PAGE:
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Competitive Markets with Endogenous Health Risks

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We study a general equilibrium model where agents’ preferences, productivity and labor endowments depend on their health status, and occupational choices affect individual health distributions. Efficiency typically requires agents of the same type to obtain different expected utilities if assigned to di¤erent occupations. Under mild assumptions, workers with riskier jobs must get higher expected utilities if health a¤ects production capabilities. The same holds if health affects preferences and health enhancing consumption activities are sufficiently effective, so that income and health are substitutes. The converse obtains when health a¤ects preferences, but health enhancing consumption activities are not very effective, and hence income and health are complements. Competitive equilibria are first-best if lottery contracts are enforceable, but typically not if only assets with deterministic payoffs are traded. Compensating wage differentials which equalize the utilities of workers in different jobs are incompatible with ex-ante efficiency. Finally, absent asymmetric information, there exist deterministic cross-jobs transfers leading to ex-ante efficiency.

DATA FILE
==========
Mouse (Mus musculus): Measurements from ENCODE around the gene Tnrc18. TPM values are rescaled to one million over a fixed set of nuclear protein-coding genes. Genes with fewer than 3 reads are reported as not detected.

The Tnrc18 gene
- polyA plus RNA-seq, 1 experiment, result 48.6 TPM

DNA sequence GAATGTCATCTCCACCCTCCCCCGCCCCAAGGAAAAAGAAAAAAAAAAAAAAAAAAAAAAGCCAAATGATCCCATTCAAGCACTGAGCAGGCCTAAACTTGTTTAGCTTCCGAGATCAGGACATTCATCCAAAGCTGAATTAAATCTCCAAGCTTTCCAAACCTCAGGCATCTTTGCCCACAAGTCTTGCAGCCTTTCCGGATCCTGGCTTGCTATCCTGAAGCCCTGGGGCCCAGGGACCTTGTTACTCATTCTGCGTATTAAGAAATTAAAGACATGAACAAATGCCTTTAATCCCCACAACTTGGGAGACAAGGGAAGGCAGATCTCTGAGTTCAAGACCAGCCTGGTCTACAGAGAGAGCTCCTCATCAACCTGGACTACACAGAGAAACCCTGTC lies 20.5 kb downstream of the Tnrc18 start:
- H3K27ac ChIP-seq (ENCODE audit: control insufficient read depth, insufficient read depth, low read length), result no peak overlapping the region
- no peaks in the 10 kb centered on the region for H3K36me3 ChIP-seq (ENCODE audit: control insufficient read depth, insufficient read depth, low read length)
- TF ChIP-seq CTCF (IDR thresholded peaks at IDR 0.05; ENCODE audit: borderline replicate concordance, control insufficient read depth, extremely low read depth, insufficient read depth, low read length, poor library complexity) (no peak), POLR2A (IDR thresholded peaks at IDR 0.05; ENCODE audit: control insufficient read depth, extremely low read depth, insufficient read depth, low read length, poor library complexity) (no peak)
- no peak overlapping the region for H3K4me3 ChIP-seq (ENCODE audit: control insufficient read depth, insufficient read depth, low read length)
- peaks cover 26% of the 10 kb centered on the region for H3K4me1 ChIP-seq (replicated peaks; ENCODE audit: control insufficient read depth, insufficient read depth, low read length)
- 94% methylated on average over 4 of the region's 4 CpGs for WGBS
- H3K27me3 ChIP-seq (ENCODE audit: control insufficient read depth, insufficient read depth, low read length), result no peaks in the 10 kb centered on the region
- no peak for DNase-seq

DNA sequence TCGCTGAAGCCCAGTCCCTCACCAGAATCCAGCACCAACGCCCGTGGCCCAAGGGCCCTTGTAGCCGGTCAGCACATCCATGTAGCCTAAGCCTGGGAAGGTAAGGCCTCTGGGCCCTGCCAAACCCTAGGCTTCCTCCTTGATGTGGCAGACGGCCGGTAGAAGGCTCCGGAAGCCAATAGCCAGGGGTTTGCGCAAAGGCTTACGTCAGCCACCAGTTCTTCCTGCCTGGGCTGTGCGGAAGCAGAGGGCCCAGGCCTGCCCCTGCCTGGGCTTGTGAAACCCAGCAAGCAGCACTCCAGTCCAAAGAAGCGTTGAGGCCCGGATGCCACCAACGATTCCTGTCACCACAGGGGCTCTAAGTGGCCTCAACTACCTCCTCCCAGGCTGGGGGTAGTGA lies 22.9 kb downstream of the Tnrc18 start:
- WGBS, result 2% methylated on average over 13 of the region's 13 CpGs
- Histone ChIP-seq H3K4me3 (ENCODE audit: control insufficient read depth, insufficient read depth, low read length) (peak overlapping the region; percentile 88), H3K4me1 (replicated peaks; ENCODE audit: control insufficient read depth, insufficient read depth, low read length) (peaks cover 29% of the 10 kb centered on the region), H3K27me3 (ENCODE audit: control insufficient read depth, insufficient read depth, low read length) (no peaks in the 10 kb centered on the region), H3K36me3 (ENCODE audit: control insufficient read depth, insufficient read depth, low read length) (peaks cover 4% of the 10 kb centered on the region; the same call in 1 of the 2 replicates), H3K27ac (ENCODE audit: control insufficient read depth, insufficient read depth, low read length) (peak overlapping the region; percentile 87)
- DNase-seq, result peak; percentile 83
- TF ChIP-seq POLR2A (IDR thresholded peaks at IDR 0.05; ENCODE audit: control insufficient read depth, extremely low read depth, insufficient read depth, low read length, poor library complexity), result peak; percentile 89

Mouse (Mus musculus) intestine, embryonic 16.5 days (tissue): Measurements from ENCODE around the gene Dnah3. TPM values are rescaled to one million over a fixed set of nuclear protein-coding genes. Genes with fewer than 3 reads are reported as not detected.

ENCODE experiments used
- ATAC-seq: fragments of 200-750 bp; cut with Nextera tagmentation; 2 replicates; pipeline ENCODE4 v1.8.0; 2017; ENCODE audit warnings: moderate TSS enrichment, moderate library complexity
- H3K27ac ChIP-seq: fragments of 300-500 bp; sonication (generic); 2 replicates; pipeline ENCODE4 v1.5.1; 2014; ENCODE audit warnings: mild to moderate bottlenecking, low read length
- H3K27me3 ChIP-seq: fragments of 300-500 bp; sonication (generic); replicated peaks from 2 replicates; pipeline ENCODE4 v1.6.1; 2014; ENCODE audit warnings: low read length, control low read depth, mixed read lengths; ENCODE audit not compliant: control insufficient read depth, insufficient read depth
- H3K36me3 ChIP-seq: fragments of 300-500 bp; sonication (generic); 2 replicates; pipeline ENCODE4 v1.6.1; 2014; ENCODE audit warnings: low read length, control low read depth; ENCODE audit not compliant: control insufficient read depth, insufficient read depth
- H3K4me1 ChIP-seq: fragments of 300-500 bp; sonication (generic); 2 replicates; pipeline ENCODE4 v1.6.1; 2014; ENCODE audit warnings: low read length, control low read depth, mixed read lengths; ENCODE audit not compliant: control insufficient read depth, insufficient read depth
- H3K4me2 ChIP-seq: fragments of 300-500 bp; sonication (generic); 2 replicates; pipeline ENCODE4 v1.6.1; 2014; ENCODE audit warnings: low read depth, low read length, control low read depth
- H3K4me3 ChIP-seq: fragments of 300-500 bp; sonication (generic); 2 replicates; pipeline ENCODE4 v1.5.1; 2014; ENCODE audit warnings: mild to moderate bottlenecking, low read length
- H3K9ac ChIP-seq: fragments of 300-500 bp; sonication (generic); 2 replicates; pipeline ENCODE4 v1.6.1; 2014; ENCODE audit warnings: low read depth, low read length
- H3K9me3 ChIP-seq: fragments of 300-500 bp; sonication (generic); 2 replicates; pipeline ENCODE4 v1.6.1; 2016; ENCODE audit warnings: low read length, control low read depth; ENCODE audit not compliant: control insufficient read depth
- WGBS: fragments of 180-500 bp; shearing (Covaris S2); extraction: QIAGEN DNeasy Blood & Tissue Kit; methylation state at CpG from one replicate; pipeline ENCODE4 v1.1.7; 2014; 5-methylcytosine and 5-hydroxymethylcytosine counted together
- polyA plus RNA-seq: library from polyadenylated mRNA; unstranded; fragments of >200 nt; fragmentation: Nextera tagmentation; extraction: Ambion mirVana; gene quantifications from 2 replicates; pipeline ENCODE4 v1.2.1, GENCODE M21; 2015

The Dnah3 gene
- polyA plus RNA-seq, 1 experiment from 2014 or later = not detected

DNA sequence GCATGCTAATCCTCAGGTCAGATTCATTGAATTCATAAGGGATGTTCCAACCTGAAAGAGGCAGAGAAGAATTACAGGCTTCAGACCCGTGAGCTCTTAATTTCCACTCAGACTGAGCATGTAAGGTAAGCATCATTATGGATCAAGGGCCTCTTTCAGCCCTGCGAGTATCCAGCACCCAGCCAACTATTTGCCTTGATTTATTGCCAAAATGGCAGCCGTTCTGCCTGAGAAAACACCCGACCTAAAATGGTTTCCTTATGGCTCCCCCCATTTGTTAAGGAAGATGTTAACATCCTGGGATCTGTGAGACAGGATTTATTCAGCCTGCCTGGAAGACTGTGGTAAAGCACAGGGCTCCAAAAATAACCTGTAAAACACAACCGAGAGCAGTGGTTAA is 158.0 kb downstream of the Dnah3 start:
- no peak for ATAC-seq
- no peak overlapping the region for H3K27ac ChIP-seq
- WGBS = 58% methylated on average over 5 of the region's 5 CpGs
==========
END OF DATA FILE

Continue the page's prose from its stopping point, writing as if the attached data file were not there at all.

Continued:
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Bibliographic Info

Paper provided by Centre for Studies in Economics and Finance (CSEF), University of Naples, Italy in its series CSEF Working Papers with number 145.

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Date of creation: 01 Oct 2005
Date of revision: 01 Mar 2008
Handle: RePEc:sef:csefwp:145

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Keywords: compensating wage differentials; competitive markets; individual health risks; Pareto efficiency;

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